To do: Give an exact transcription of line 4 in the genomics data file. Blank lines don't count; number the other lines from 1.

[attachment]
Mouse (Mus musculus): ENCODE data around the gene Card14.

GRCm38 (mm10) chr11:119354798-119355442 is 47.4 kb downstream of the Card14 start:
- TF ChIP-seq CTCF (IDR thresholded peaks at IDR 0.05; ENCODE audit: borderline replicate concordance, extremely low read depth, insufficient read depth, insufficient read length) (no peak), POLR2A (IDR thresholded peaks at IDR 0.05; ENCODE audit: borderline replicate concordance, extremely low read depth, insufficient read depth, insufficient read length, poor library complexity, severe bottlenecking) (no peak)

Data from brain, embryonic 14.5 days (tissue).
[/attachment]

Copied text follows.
Data from brain, embryonic 14.5 days (tissue).